Bob’s making me worried

Bob Bradley is starting to worry me. I have defended the decision to hire him* and his subsequent performance until I was hoarse, but yesterday’s dreadful friendly performance against England pissed me off.

Before I go on, lemme just say that I do not care that the US lost. The result doesn’t matter. What matters is that the US developed no attack whatsoever. Josh Wolff put in one of the most ineffective performances I have ever seen from a USMNT forward. Ricardo Clark only has one discernible skill (fouling) and Bocanegra is making Fulham decision to bin him look mighty intelligent. But I shouldn’t rank on Boca and the defense too much, if only because they looked like world beaters compared to the attack.

This two d-mid stuff has to stop. It’s not as if our defense is that effective with them, but it’s clear our attack is entirely useless (as in, let’s just stand around and wait for Landon to do something) without another attack-minded player out there. How Bradley didn’t start Freddy yesterday boggles the mind. If nothing else, he is at least an aggressive attacking player. Sure he dribbles into cul-de-sacs, isn’t very strong, and has a ego, but at least he will try and get this team moving down the field. That’s more than I can say for half the guys out there. I mean, our performance was so bad, it has agreeing with Paul Gardner, for goodness sakes.

The only difference between the recent performances of Bob Bradley’s USA against Poland and Switzerland, and the display against England yesterday, was that the USA won the first two games. Yesterday it lost, thereby exposing the truth that all three games featured a side that is virtually devoid of attacking ideas.

A side that, evidently, sinks from sort-of-OKish to definite mediocrity when Landon Donovan doesn’t play. At Wembley, the lineup said that Josh Wolff was playing up front. Throughout the first half the poor guy was invisible, no service at all. TV commentator JP Dellacamera suggested, at the 15 minute mark, that Eddie Johnson — supposedly Wolff’s attacking partner — had just had his first touch of the ball.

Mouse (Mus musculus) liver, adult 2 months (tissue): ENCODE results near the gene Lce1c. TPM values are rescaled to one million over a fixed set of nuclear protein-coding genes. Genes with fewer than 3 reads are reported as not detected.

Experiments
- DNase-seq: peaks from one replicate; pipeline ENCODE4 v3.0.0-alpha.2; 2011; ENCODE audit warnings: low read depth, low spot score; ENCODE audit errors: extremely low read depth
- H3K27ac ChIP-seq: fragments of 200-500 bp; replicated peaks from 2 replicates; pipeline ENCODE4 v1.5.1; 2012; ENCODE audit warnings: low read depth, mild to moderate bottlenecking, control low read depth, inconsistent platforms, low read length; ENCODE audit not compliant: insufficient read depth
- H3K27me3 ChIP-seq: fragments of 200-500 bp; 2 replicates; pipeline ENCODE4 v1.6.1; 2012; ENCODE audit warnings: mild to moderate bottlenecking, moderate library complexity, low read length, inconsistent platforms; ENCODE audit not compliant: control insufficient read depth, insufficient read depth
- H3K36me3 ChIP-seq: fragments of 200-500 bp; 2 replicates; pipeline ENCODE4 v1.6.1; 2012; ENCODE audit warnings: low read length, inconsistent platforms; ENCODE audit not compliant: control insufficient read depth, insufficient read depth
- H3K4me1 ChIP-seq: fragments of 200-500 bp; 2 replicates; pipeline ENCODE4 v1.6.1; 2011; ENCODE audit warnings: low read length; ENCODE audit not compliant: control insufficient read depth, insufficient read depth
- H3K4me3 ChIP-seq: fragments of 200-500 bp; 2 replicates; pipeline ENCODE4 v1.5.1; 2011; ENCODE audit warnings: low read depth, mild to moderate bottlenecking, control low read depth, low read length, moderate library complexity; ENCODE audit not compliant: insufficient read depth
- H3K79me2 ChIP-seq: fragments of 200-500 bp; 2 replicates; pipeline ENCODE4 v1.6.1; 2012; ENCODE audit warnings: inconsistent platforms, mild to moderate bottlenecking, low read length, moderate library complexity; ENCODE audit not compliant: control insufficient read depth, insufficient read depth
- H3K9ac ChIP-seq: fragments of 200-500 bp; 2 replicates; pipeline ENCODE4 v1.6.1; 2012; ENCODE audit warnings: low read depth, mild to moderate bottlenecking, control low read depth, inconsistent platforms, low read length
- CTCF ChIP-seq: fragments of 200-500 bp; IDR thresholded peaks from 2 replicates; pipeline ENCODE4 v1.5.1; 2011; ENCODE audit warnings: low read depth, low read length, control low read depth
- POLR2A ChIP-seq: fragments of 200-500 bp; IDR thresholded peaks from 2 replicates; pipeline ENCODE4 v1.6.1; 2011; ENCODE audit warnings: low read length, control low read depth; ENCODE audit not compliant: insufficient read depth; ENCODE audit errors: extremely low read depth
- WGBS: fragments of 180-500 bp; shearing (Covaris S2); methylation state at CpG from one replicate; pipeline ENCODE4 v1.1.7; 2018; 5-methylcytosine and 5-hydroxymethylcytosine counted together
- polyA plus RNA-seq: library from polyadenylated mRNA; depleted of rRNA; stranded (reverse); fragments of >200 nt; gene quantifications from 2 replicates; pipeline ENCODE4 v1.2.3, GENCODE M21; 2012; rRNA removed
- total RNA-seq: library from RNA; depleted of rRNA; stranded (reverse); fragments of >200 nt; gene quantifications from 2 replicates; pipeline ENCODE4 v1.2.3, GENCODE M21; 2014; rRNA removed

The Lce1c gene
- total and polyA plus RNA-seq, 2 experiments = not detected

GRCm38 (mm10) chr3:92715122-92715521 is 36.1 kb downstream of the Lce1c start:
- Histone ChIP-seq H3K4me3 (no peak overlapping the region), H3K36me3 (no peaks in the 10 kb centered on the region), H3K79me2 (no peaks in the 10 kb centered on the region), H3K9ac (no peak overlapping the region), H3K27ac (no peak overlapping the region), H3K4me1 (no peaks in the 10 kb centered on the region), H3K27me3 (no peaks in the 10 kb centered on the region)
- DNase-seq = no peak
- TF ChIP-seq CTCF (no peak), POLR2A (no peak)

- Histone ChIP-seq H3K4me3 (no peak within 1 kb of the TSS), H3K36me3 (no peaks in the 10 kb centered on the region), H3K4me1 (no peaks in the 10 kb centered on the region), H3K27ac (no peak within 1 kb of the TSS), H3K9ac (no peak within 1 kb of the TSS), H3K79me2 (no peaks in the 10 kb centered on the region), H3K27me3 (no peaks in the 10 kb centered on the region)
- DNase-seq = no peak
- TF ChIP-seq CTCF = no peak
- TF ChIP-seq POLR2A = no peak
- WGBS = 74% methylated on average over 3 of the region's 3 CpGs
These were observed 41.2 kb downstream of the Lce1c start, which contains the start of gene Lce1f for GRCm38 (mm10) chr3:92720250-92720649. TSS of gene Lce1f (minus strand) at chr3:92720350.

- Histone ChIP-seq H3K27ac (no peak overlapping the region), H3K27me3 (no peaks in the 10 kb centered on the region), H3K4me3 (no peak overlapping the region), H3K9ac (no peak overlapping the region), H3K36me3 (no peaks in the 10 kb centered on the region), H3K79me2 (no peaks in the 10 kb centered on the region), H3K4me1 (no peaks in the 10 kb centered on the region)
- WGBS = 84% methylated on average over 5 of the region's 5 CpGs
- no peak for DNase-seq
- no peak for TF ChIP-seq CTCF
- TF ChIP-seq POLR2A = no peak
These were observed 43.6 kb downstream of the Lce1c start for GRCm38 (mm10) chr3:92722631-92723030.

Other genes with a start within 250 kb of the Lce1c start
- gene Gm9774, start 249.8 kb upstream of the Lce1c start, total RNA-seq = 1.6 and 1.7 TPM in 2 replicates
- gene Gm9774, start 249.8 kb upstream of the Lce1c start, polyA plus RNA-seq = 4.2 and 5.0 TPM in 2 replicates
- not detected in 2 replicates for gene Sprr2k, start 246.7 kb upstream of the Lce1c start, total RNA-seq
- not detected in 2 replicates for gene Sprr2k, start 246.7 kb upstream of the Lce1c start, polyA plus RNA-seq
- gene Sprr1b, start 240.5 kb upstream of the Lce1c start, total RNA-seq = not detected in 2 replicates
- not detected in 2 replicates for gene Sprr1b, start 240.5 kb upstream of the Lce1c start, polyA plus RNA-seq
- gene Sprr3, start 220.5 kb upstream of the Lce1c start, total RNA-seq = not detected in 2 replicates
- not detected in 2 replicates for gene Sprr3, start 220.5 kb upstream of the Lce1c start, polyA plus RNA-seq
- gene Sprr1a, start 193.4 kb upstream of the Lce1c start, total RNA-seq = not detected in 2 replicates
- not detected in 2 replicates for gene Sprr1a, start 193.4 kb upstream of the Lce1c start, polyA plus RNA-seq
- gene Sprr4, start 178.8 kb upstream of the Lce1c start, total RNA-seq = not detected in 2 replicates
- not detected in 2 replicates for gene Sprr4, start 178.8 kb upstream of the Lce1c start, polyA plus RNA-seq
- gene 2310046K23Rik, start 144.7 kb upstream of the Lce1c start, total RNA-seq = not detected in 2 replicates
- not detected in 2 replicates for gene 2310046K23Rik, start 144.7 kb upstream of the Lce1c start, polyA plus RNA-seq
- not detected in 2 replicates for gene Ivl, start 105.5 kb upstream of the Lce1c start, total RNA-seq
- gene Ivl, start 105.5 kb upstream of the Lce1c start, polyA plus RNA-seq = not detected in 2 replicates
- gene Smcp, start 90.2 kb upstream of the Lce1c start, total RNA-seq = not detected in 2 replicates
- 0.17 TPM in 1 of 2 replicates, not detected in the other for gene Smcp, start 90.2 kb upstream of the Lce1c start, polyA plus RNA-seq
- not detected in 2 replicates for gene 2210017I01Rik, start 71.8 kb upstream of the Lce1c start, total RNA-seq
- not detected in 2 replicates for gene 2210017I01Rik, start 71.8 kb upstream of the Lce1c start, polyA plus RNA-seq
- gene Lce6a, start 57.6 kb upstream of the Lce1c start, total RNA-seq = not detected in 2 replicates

The old curmudgeon is exactly right. To me, the solution to the torpidity is playing Freddy Adu either in the no. 10 position or as a withdrawn forward all the time, not just when Donovan is hurt. He has skills and vision like few in American soccer have and that means, that despite his weaknesses, he must be playing and not sitting.

Bradley has found a boring, defensive formula that will get us to the World Cup in 2010. It will do that. But he needs to prove this team can present an attacking threat that will do more than poke around for set pieces and screw-ups by the opposition defense. Against Argentina and Spain, I need to see this team get more than one or two chances per half or else I too am going to join the call of folks calling for Bradley’s head. That England team yesterday was not nearly as good as we made them look. Of course, Argentina is an even better outfit, but we should be able to do two things against them:

  1. Hold on to possession in a manner that allows our defense to be able to rest, be in the right positions and be under siege for 5-10 min periods
  2. Challenge the opposition goalkeeper more than twice each half. They don’t have to go in, necessarily, but they have to make the keeper work.

If we can’t do those two things over the next two matches, I am going to have a big problem with Bob.

* I have primarily defended that decision because of who else was available. Once Klinsmann said no, what other options were available? I thought Houllier would have been an awful decision (and one prone to defensive slopball as well) and beyond him, who was would’ve come here?


3 thoughts on “Bob’s making me worried

  1. I’d like to suggest another possible interpretation: our players just aren’t that good. While starting Freddy over Rico Clark or Michael Bradley would definitely have changed the feel of the team, I don’t think it would have appreciably changed the situation: they would still have been overmatched. As you say, England may not be as good as they looked; but I think the US is as bad as *we* looked.

    I mean, think about it: we were attacking a defense made up of starters for UEFA Champions League final match contenders with forwards that can’t get off the bench (or even onto the game day rosters) for teams almost relegated to their domestic second tier. What kind of expectations are legitimate to have there?

  2. True, but this is a team that has recently struggled to powers like Israel, Macedonia, etc. Yes, that was McClaren, but still, we should’ve been able to attack more.

  3. We need a striker. Why didn’t they get Kenny Cooper to travel with the team? He could have scored that sick goal from the Dallas game last night for the National team.

    The defense looked pretty damn good last night, I must say. Both goals were clearly the fault of individual defenders, but as a whole, they consistently broke up England attacks and counters. The midfield was underwhelming, and as usual, the offense was virtually nonexistent (with the exception of Eddie Johnson’s nice effort towards the end of the match; who’d have thought that EJ, of anyone, would have our sole decent chance?). Brad Guzan made a few good saves, but should have been able to stop that goal. Howard was his usual self, and that goal was unstoppable.

    All in all, I’d rate this performance about a 3.5 out of 10. Blah. Why can we always beat the CONCACAF teams, but hardly ever beat anyone from outside North America?

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